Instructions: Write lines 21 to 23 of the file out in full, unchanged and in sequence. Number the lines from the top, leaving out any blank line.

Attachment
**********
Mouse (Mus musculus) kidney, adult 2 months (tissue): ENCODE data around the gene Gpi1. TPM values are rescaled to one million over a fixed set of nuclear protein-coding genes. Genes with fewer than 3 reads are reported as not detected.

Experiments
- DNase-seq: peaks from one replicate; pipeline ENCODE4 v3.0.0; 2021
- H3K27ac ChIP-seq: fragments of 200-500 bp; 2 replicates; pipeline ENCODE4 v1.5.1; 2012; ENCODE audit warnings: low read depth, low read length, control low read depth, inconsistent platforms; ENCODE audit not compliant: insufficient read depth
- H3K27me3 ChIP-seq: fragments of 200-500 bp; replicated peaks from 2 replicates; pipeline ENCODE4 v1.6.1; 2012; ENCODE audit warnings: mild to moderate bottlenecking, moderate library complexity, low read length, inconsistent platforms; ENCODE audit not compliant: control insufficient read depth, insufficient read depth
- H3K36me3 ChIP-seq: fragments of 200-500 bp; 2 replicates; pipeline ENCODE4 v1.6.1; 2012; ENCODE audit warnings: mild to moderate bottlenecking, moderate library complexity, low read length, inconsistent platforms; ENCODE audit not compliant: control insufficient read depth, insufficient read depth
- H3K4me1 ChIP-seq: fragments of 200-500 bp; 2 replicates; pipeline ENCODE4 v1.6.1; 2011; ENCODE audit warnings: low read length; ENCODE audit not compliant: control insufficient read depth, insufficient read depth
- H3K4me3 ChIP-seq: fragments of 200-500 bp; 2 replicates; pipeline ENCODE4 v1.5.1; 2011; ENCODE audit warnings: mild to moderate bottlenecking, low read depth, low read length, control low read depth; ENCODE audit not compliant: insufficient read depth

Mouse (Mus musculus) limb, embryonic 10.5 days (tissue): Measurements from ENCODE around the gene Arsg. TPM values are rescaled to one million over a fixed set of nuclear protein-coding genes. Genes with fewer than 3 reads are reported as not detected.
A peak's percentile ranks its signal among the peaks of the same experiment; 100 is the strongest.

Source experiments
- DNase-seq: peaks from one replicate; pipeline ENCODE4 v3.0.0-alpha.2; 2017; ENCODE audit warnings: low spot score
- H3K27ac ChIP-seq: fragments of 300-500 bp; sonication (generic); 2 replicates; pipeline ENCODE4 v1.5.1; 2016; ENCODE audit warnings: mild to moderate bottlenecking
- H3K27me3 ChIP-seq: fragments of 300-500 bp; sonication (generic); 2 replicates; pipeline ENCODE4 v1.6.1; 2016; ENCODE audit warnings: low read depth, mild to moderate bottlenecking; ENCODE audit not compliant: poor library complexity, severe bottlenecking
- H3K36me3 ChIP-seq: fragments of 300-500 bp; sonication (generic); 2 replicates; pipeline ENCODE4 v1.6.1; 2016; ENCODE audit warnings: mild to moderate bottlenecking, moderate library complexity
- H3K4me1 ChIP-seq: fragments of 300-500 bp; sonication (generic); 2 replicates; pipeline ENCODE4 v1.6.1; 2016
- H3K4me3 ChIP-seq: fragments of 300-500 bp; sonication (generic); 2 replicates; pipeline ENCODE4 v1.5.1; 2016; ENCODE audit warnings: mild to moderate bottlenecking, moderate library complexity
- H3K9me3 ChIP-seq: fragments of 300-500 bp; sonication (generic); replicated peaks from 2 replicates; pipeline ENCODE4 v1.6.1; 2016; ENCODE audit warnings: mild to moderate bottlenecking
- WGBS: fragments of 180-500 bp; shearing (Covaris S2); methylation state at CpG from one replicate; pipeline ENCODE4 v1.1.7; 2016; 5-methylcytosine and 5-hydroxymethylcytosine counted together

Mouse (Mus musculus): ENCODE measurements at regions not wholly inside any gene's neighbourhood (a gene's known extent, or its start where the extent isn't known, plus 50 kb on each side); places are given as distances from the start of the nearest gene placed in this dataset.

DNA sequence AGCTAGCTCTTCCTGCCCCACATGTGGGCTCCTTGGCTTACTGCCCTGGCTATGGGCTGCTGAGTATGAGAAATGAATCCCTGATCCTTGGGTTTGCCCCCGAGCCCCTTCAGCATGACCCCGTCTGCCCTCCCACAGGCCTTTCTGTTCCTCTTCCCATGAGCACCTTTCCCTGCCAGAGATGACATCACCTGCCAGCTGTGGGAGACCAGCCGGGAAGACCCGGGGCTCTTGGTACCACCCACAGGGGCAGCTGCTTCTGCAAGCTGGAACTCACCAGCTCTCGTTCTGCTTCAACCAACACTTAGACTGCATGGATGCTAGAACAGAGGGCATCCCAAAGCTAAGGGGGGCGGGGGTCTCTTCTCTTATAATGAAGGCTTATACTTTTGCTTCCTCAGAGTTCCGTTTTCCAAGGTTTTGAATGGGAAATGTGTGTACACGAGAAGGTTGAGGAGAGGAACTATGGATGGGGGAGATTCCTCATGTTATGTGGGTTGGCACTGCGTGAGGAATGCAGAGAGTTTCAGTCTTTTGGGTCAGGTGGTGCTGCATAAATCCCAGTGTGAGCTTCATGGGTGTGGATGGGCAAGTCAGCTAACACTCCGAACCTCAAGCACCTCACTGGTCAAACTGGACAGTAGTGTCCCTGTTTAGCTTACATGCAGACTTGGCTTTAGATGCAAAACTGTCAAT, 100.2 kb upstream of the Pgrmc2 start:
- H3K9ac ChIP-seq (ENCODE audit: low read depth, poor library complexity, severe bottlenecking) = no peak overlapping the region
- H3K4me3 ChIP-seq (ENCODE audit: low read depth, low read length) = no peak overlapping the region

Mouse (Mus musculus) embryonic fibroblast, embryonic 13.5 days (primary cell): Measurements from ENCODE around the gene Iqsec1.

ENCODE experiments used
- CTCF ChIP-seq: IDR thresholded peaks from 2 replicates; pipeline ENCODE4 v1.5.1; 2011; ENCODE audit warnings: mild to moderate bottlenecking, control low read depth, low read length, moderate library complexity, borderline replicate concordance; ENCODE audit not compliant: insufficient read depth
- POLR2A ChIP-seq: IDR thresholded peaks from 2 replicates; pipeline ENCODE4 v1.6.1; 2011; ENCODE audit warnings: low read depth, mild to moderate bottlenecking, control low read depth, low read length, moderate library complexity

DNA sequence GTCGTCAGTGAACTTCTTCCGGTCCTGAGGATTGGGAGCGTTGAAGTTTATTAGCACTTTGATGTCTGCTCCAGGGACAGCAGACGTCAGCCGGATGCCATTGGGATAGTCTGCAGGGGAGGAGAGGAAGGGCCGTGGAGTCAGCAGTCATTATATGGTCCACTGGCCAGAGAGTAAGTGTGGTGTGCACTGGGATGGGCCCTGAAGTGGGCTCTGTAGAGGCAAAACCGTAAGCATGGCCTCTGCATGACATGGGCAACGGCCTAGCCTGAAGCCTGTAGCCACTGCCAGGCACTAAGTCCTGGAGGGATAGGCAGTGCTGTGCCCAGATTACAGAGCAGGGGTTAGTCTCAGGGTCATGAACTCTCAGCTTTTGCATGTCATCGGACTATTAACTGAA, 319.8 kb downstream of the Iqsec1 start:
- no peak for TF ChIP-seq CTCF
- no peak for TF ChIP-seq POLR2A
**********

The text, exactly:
DNA sequence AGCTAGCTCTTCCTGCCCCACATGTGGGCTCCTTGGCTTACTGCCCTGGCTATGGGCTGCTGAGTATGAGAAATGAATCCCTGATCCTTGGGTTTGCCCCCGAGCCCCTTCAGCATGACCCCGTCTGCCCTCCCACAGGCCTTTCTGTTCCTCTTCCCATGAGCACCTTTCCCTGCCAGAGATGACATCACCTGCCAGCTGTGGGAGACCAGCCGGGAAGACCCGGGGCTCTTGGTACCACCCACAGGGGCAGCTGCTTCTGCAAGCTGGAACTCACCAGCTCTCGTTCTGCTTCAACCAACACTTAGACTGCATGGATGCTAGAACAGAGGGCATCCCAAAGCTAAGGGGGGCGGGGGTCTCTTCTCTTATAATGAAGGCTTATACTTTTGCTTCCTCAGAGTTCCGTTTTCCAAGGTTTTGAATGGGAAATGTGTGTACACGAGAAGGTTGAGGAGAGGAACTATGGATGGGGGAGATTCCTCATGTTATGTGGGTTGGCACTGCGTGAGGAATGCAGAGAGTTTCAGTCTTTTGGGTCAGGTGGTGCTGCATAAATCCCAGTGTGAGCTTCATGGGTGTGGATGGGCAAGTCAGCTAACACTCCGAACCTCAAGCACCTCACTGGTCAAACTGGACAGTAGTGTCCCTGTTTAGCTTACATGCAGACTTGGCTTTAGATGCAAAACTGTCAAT, 100.2 kb upstream of the Pgrmc2 start:
- H3K9ac ChIP-seq (ENCODE audit: low read depth, poor library complexity, severe bottlenecking) = no peak overlapping the region
- H3K4me3 ChIP-seq (ENCODE audit: low read depth, low read length) = no peak overlapping the region